The malware caused the gas pumps, cash registers and back-end systems to display false data. It was also able to cover its tracks. It worked like so: every morning, employees would come up with a pretext to leave one of a station’s reservoirs empty – for example, under the pretense of cleaning. When a customer bought gas, the program automatically shortchanged the customer of between 3% and 7% of the gas purchased. But the gas pump itself would show that the entire volume of purchased gas had been pumped into the tank. The stolen gasoline was automatically sent to the tank that the attendants had left empty that morning.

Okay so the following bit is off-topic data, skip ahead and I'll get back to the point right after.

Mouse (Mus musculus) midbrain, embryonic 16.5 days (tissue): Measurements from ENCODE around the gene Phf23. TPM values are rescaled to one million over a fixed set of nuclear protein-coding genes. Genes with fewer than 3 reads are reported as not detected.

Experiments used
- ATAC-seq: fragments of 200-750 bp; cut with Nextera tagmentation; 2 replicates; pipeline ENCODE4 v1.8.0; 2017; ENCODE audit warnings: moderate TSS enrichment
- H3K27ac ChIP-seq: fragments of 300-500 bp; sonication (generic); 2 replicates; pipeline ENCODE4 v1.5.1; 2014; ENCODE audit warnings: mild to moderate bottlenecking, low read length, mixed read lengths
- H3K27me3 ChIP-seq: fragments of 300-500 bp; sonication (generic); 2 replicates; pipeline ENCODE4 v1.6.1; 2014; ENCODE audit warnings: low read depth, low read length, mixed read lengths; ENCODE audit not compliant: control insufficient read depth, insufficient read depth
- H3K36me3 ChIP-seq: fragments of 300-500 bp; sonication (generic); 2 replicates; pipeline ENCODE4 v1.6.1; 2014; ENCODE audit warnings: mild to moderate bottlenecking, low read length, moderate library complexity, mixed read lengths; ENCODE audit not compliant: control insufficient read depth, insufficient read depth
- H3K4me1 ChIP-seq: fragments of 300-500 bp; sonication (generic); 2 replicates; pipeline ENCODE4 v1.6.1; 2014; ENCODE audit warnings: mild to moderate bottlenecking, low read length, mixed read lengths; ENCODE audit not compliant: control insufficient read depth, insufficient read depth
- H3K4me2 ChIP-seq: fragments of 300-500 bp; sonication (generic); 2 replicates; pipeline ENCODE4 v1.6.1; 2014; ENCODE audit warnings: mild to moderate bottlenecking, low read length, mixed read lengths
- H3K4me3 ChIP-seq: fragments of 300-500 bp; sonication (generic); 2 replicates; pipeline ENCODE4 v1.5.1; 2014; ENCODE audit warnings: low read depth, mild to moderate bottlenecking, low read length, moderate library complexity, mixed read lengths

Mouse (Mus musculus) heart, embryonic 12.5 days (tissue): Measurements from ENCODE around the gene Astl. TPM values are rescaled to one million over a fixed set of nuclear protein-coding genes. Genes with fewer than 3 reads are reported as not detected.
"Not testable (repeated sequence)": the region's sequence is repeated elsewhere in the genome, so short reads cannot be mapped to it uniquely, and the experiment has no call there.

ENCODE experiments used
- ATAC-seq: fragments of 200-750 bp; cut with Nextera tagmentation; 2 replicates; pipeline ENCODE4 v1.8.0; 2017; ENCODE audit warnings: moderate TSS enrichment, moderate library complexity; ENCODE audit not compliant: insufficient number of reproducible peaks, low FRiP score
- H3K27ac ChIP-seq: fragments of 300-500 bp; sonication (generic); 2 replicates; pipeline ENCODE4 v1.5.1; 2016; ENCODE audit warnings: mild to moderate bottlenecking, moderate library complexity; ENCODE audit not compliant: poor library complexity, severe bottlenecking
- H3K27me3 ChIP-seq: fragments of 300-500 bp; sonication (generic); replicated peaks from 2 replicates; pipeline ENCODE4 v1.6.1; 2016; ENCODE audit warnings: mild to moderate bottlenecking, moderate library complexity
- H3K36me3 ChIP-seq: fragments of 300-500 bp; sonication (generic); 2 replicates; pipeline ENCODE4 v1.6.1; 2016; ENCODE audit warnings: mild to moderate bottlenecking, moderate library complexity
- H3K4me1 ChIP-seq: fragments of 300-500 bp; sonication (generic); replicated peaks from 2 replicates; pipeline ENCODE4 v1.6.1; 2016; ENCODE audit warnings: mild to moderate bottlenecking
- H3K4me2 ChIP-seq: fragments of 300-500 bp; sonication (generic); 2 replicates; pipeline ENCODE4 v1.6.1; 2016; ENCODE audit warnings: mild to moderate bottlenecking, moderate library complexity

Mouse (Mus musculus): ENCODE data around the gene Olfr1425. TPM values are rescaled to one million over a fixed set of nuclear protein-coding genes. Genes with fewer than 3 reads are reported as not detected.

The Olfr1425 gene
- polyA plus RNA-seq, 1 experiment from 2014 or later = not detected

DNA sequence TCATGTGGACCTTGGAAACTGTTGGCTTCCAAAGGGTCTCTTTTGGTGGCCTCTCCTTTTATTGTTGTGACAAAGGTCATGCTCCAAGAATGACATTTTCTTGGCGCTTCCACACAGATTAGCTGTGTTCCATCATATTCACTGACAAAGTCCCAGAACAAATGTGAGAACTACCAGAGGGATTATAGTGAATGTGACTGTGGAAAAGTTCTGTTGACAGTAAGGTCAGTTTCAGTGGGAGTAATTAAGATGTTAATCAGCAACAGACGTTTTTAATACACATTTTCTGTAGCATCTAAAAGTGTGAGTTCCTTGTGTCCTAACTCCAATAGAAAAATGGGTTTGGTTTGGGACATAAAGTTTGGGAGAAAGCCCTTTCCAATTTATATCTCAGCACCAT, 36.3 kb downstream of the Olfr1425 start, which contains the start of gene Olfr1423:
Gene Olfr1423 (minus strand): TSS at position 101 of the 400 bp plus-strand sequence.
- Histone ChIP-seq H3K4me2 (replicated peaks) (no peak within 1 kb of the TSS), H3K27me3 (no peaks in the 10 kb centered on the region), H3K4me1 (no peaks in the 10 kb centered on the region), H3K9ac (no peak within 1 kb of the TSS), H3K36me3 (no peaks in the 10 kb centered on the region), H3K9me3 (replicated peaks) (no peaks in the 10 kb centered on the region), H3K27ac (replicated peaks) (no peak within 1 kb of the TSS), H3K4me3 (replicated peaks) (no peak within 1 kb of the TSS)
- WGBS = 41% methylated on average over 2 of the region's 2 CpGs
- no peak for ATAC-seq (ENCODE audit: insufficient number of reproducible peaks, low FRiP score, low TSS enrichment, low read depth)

An idea: Next time you're at 1/4 tank, go to a gas station, fill your tank, and take a picture of the end result for future reference. If you consistently refuel when the gas gauge reads 1/4 tank, you'll know how many gallons it takes to reach a full tank for your vehicle.
It takes about 13 gallons to fill my vehicle when it reaches a quarter-tank. Gas prices have been fairly consistent in my area, so it takes about $42 to fill my rig. If I visit a gas station that has fallen victim to malware, and a typical fill-up at 1/4 tank results in $47 or $48, plus I notice that it takes 15 gallons to fill my tank, I would start to ask questions.
Five cents more for a gallon of gas would normally mean a 65 cent increase in my total cost for the fill-up. If the total cost is more than a few dollars, I would surmise that something was up.